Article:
Dreamers hit the road for Washington D.C. following local rally
PHOENIX — Oscar Hernandez is right up front about his passion for moving the Congress toward immigration reform and, most importantly, a clean Dream Act.
“We’re taking a group of students to D.C. not only to lobby for us, but to put immigration in spotlight,” Hernandez said.
DACA recipients, Dreamers, and their supporters made up of immigrants and natural born citizens joined together outside Senator Jeff Flake’s office in the Biltmore District Tuesday to publicize their cause.
Hernandez rallied the crowd while calling for Dream Act legislation to solve their concerns.
“As students we are uncertain about our future,” Hernandez said. “Are we going to be able to obtain our degrees, and are we going to be able to work after that?”
Students and others who are temporarily shielded from deportation through the Obama Era Executive Order know there is a clock ticking. They want Congress to heed the words of President Donald Trump when he ended the Act by his own Executive Order and called on the representative body to come together and craft a pathway to citizenship for DACA recipients.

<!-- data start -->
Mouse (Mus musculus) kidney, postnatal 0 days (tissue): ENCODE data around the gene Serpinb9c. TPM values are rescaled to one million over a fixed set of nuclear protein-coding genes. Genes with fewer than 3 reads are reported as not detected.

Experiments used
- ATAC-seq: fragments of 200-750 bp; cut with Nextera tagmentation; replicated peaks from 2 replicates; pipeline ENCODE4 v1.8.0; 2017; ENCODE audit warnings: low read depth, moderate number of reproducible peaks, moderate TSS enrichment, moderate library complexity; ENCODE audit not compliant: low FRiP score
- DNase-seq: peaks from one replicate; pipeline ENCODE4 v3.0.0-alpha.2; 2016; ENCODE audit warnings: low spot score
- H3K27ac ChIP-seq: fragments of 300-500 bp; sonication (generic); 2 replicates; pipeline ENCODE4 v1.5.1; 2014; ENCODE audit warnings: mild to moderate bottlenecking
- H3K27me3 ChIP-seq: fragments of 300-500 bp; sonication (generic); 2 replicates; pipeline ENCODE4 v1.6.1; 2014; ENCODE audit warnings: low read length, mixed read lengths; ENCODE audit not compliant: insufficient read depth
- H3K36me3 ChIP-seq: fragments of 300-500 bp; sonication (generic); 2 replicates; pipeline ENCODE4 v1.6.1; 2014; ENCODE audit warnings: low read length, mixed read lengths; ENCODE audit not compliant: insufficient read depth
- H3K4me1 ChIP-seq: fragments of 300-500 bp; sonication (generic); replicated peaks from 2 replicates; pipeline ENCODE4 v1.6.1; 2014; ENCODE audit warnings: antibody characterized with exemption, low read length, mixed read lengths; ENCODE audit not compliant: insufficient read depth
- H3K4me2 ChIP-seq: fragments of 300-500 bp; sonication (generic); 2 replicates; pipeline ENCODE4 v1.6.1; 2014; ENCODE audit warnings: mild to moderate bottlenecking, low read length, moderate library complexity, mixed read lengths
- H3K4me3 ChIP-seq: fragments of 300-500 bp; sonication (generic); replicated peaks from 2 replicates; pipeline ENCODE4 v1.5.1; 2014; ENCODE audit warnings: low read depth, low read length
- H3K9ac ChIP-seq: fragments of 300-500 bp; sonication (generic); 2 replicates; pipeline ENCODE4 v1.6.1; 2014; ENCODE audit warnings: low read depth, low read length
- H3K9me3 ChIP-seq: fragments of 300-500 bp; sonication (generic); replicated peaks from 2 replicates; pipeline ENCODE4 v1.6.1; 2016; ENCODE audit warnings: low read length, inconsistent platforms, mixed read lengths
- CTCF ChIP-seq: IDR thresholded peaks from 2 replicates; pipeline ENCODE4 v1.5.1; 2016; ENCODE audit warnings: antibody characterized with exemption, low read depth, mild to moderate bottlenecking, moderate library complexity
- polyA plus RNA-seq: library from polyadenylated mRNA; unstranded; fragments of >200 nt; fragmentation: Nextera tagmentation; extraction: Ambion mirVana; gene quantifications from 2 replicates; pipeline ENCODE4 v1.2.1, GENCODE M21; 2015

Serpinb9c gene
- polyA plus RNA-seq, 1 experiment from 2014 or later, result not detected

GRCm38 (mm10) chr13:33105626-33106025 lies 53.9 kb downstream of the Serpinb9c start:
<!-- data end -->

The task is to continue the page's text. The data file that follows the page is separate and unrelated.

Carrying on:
But for Hernandez, it’s goes beyond that.
“We’re going to ask something that’s even better than DACA. Because that’s what we deserve and what our families deserve!”
That’s why the call for Dream Act legislation is couched behind the term ‘clean’. A Clean Dream Act is legislation that will not only act as a pathway to citizenship but, as Liza Zamudio with Neighborhood Ministries explains, “We don’t want something that will criminalize our people, we don’t want any walls, and folks from Arizona are headed to D.C. to have these conversations.”
Dreamers from 10 states are on their way to Washington D.C., Hernandez among them representing Arizona, to speak before Congress and lobby for a bipartisan Dream Act. For now the clock is ticking as DACA officially ends in March 2018, so Dreamers are anxious to get themselves heard before the winter recess.
“We need to pass a Dream Act now,” Hernandez said, “Because if Congress goes to break, that momentum that we currently have—it’s going to be gone.”